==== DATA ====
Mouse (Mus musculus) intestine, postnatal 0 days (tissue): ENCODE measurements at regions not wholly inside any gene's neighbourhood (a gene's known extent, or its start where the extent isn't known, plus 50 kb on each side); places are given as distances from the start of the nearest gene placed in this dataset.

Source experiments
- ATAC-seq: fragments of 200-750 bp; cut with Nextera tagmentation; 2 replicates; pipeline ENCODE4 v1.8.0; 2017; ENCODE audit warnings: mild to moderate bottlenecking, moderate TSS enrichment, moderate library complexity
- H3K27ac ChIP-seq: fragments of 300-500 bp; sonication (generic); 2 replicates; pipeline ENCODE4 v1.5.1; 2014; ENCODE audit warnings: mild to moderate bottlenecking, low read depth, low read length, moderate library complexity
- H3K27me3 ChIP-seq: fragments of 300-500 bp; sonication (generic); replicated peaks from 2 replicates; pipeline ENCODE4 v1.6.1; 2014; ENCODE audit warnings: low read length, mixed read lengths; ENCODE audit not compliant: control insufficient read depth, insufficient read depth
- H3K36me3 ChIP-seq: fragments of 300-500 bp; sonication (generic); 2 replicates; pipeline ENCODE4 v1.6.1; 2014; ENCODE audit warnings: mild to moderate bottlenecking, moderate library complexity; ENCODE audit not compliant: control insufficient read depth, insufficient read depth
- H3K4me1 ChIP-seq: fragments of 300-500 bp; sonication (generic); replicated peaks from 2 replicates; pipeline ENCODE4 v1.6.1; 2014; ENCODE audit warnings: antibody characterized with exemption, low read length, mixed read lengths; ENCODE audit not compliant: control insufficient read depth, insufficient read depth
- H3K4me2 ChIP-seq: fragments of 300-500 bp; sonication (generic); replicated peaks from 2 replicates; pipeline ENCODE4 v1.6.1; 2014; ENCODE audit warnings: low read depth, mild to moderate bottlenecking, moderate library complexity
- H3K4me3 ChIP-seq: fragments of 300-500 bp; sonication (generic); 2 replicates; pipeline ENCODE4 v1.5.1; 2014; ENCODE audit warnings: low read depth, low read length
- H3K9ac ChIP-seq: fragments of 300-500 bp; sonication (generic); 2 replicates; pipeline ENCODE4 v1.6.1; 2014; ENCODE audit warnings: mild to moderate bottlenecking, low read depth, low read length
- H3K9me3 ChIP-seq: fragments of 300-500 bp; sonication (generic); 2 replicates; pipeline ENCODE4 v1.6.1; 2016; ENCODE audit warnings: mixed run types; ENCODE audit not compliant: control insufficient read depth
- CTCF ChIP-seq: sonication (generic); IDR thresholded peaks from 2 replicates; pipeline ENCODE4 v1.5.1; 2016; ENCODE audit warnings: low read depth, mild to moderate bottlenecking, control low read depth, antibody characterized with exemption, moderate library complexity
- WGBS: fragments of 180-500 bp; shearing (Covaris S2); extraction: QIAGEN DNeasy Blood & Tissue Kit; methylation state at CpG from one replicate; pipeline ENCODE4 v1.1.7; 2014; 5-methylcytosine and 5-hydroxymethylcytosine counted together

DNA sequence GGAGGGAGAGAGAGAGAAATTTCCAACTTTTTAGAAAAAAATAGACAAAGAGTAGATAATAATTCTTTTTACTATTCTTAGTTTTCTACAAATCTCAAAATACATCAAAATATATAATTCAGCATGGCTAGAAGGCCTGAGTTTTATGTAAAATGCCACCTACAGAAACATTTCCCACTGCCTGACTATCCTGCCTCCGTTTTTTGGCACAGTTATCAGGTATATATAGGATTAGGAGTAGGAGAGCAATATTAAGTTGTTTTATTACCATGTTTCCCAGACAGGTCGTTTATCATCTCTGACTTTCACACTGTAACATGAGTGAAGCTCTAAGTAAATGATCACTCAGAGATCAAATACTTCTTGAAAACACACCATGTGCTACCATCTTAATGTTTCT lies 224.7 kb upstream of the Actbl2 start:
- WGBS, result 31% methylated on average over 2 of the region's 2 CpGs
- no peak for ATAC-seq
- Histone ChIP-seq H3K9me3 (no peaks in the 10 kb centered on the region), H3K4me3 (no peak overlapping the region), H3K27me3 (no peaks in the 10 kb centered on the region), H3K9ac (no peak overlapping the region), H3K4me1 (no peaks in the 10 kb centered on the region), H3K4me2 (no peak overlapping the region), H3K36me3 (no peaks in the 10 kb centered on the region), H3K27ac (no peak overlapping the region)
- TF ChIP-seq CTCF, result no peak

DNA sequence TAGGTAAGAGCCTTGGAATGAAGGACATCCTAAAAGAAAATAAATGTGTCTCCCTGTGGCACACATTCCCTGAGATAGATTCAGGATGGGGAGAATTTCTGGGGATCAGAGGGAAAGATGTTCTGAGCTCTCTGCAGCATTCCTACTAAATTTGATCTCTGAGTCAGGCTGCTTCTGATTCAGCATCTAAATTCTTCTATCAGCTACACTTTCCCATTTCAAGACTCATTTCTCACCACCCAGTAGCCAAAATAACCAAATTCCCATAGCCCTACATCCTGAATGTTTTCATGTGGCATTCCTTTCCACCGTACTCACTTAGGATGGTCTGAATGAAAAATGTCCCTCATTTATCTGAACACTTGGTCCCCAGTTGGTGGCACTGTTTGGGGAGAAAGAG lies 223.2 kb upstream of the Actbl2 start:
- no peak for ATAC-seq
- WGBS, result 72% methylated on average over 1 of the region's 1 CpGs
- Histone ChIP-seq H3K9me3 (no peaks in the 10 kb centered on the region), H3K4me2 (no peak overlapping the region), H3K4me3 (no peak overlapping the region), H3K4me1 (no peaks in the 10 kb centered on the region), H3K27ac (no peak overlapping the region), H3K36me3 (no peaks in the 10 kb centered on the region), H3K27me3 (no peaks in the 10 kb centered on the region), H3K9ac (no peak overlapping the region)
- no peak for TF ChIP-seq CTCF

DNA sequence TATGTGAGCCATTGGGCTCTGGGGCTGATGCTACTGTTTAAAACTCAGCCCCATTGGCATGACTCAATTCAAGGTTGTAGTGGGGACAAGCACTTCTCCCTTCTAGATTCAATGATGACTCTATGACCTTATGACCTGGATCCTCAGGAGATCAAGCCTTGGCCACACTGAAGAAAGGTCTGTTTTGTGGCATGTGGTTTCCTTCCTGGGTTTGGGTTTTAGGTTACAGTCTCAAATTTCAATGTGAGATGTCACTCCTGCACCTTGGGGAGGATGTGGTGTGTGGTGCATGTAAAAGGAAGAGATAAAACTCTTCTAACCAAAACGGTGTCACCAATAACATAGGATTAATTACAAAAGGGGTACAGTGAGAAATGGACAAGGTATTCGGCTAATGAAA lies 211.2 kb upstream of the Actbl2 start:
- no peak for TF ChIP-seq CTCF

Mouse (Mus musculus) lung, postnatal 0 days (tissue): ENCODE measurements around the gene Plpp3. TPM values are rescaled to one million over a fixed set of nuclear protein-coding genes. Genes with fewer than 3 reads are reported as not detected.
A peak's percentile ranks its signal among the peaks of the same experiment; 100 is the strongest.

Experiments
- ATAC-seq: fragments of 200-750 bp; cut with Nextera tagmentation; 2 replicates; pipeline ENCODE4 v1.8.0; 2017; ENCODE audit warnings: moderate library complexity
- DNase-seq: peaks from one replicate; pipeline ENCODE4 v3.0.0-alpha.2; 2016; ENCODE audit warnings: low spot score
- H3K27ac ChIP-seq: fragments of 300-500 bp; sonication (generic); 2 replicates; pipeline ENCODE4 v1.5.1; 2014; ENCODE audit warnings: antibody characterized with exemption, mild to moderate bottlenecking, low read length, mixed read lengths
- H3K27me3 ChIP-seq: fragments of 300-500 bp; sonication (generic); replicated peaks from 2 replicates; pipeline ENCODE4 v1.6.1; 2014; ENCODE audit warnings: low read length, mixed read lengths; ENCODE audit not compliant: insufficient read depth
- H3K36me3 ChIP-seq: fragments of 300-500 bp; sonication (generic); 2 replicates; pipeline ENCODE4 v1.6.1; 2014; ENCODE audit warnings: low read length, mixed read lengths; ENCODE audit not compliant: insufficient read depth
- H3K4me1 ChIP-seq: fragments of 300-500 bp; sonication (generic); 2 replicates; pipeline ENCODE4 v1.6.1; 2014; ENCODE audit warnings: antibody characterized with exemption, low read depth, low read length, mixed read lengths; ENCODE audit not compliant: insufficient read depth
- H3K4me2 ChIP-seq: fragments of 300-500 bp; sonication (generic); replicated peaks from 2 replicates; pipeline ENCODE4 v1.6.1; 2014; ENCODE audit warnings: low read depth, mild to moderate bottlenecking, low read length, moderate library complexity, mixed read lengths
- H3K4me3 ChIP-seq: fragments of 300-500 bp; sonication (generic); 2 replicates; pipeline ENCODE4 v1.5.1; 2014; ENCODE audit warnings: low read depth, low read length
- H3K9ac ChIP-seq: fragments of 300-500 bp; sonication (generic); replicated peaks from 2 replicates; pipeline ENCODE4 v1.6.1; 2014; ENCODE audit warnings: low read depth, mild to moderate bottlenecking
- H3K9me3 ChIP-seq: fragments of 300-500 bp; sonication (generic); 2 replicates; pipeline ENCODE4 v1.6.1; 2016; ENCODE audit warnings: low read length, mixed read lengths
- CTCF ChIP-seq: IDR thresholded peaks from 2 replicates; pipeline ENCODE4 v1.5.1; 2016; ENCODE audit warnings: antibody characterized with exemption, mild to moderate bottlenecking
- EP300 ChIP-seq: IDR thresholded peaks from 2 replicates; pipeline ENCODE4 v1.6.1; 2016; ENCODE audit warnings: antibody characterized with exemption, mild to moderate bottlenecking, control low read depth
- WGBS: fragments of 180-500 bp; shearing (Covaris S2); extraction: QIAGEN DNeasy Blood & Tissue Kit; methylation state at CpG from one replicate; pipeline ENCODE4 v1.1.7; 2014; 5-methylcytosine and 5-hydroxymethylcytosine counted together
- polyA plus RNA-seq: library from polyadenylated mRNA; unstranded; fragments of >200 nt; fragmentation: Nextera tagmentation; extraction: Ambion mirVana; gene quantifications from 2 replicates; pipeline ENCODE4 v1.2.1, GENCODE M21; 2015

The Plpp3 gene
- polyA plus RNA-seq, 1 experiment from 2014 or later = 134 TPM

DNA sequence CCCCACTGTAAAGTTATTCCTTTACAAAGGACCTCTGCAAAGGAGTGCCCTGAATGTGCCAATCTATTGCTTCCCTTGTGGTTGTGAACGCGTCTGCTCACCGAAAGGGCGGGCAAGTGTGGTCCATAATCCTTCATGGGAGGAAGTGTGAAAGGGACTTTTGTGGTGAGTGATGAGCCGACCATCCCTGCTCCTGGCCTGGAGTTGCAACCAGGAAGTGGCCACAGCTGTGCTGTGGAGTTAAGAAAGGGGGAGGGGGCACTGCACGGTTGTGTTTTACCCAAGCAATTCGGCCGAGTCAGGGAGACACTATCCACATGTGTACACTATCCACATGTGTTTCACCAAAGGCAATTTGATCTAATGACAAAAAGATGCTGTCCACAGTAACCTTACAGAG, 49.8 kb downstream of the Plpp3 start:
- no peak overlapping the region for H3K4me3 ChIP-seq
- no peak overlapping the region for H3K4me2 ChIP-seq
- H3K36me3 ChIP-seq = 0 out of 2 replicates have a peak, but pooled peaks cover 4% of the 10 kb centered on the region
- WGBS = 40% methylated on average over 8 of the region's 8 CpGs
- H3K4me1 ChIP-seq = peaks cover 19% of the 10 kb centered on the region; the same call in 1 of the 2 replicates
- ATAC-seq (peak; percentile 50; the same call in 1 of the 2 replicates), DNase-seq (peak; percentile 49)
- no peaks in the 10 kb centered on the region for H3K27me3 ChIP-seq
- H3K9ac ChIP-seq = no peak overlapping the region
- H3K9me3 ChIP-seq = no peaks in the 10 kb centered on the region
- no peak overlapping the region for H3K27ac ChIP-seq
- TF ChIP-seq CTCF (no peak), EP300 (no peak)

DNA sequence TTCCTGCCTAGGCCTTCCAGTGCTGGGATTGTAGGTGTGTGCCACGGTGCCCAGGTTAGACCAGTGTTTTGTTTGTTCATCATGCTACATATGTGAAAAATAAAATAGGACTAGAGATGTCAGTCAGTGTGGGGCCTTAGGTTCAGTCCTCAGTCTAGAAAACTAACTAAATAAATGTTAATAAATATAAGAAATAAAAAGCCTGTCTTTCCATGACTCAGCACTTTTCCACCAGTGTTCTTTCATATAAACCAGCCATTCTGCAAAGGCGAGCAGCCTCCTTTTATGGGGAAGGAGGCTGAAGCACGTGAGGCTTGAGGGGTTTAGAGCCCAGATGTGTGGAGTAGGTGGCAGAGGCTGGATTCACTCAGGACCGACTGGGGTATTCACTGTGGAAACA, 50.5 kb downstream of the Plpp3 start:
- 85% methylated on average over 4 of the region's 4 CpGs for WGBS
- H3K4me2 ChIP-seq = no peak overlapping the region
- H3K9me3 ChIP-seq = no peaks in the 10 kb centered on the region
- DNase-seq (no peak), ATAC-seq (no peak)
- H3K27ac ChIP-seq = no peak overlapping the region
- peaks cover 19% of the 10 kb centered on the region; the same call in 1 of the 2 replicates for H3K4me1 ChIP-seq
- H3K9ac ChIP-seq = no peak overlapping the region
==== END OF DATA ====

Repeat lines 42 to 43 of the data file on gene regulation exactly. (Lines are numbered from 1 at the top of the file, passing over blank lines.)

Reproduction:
- polyA plus RNA-seq: library from polyadenylated mRNA; unstranded; fragments of >200 nt; fragmentation: Nextera tagmentation; extraction: Ambion mirVana; gene quantifications from 2 replicates; pipeline ENCODE4 v1.2.1, GENCODE M21; 2015

The Plpp3 gene